However, if this theology escapes the problems that have befallen the exponents of natural theology, it has severe problems of its own. Natural theology, by appealing to all rational beings, tried to relate the theological endeavor to the everyday understanding of men and to common reason. A theology that omits this step tends to become an isolated pursuit, unrelated to the general intellectual life of mankind. Deprived of the substructure provided by natural theology, revelation hangs in the air, so to speak, unconnected with anything else in human life. Especially in a secular age, it may seem to be taking too much for granted just to assume the reality of God and revelation and to visualize the task of theology as the exegesis of this revelation. If natural theology of the traditional sort has failed, can it simply be abandoned, or must the theologian look for a new kind of approach that will help to bridge the gap between revelation and the secular understanding?
A third approach, which might offer the prospect of passing beyond the shortcomings of the two already considered, is indicated by the 20th century Protestant theologian Paul Tillich in his method of correlation. This begins neither with an attempt to prove a revelation nor with one simply given, but with an analysis of the human situation. It begins not with demonstration but with description. The reality that it seeks to describe is our everyday existence, open to investigation by everyone. Thus the relation between theology and secular understanding, formerly provided by traditional natural theology and then broken by revelational theology, is restored, but in a more tenable form. Furthermore, in making the human situation the methodological starting point for theology, this approach offers a reminder that theology is not concerned with abstract speculations concerning God and the other worldly. It is concerned with God precisely in correlation with the human situation.
Theology is just as much a doctrine of man as a doctrine of God. As a descriptive approach, this third theological method has found a powerful tool in phenomenology. This philosophical method has already been widely used by philosophers for the analysis of human existence, and these results have been taken over and applied by theologians. They claim that phenomenological description of the human existence known to all shows situations in which words like “faith,” “revelation,” “grace,” and even “God” have their meaning. They also claim that the theological exposition of the content of revelation is to be related to these situations and the questions that they raise.
Tillich himself gave most attention to situations such as guilt, death, and anxiety. These did not, so he claimed, yield a positive understanding of God, but prepared man for revelation. Other writers, especially Catholic theologians such as Joseph Marechal, Karl Rahner, and Bernard Lonergan, employ an “anthropological” approach broadly similar to Tillich’s. However, they redress the balance by placing greater stress on the affirmative elements in the human situation, such as hope, love, freedom. They see man in the process of self-transcendence. God is the “whither” of this transcendence, according to Rahner, rather than the reply to the anxiety occasioned by the awareness of finitude. The Jewish theologian Abraham Heschel teaches a doctrine of man with affinities to the views described here.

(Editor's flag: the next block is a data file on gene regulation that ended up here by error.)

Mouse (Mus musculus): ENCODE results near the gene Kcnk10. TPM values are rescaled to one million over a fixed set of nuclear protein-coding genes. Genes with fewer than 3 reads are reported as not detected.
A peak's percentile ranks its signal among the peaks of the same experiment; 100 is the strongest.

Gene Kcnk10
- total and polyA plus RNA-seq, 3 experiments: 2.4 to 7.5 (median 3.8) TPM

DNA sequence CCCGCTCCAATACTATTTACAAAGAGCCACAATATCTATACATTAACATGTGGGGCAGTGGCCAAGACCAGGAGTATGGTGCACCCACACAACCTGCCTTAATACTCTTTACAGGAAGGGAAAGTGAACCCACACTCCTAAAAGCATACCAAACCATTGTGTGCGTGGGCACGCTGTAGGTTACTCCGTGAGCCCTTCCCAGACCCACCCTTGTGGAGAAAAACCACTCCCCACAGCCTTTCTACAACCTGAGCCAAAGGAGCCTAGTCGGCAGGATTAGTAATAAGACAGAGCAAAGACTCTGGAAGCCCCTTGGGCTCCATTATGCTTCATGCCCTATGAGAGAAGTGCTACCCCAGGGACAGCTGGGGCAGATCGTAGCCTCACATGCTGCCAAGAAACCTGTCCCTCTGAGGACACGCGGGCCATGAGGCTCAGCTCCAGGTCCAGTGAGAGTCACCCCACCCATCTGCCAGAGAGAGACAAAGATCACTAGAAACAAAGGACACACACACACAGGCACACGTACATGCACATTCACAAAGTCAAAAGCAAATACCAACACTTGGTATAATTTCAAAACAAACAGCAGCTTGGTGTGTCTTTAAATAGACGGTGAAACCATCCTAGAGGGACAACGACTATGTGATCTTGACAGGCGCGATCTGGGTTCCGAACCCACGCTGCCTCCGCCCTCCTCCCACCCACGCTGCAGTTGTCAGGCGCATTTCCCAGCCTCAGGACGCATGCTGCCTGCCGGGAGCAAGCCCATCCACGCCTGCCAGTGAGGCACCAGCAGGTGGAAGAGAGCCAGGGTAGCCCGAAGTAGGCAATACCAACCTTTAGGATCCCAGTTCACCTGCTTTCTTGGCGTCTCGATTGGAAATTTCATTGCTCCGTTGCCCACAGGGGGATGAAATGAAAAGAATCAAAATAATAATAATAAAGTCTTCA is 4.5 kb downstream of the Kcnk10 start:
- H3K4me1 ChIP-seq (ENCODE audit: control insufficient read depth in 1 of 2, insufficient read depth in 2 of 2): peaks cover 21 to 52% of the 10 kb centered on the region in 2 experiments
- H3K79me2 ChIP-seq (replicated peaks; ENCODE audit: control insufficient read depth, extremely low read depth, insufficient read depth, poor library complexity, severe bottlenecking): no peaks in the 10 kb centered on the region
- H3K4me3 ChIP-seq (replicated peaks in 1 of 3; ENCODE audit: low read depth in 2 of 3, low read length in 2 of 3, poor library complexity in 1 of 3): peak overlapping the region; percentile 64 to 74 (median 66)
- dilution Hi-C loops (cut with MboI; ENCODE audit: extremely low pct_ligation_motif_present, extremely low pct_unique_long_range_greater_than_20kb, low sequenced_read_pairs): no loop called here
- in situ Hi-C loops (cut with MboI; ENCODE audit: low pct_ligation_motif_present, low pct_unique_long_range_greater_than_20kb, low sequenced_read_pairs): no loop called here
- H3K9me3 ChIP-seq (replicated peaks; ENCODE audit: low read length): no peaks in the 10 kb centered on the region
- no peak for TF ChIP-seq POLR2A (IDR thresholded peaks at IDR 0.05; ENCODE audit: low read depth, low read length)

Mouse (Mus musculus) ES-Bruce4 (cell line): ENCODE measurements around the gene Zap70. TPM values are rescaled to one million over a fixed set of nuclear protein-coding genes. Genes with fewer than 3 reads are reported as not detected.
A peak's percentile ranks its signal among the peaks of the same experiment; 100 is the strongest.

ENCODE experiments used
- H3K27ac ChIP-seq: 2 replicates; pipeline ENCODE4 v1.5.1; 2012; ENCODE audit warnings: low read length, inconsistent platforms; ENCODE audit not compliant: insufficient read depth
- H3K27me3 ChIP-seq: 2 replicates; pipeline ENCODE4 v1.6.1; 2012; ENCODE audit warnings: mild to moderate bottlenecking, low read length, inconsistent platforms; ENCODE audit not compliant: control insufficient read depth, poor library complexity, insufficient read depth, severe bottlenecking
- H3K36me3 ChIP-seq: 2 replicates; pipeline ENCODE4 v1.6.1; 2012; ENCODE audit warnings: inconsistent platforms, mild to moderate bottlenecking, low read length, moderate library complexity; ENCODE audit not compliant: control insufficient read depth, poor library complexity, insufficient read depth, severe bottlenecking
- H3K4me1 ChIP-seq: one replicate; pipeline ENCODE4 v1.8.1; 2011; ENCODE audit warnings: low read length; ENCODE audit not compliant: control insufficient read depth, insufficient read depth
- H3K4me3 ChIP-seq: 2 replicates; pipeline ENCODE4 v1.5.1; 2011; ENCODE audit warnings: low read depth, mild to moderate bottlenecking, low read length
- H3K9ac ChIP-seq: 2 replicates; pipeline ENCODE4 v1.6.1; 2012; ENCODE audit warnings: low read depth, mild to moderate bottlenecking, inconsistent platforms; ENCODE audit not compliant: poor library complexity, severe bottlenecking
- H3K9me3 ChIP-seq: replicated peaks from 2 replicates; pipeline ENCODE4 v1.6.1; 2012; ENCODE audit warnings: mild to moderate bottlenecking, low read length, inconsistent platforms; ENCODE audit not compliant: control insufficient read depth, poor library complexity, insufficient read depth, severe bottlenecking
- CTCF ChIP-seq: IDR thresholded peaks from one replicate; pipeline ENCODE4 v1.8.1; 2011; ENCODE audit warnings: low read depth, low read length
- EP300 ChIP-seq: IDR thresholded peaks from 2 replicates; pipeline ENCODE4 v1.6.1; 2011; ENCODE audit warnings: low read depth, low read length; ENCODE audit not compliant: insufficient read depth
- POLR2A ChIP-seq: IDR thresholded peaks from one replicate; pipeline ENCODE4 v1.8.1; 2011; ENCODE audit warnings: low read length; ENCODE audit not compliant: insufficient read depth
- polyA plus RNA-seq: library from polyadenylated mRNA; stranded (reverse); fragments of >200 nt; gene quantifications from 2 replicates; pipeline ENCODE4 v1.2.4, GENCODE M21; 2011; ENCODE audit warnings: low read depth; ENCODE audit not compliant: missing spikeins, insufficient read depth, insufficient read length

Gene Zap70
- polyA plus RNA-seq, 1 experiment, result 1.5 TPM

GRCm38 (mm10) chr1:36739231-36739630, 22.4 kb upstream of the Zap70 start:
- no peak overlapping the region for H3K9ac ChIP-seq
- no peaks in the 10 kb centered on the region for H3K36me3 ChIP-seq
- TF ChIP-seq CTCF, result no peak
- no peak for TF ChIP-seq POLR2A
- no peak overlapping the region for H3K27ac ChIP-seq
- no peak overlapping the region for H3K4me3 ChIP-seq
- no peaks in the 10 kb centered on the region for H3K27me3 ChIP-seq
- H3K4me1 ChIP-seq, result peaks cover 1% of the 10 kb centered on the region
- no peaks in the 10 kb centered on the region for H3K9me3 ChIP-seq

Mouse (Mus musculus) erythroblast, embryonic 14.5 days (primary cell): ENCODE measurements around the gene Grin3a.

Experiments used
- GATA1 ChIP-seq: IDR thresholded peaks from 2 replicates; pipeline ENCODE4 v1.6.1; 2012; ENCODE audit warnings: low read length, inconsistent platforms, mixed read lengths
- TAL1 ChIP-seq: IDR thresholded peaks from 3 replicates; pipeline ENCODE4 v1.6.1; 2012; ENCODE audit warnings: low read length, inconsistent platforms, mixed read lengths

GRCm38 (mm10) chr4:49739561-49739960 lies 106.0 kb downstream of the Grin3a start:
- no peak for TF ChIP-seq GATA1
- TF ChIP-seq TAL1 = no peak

Methods and Their Historical Development.
The three theological methods here noted and the three types of theology that they tend to produce are neither exhaustive nor clearly defined. They arise because one element rather than another has been stressed in the complex texture of theology, but there are many intermediate cases. Some theologians whom we might assign to a particular type could be shown to possess characteristics that might argue for their being assigned to a different type. But as a rough guide, the threefold classification has some usefulness. The three types, with their corresponding methods, have persisted through the history of theology.
The first, or rationalistic, type goes back to the very beginnings of theology. Theology, as its name betrays, began among the Greeks. Pre-Socratic philosophy was a kind of natural theology and already introduced terms that were to be of great importance later, such as logos and nomos. When Greek thought encountered the Biblical tradition, the rationalistic style of theology entered both the Jewish schools of thought, in the work of Philo of Alexandria, and the Christian, in that of Justin Martyr, Clement of Alexandria, Origen, and most of the patristic writers. This style of theology culminated in the Middle Ages with the work of St. Thomas Aquinas. It has persisted ever since not only in the innumerable disciples of St. Thomas but in all those forms of theology that have reckoned seriously with metaphysics and science and have tried to come to terms with the achievements of secular thought.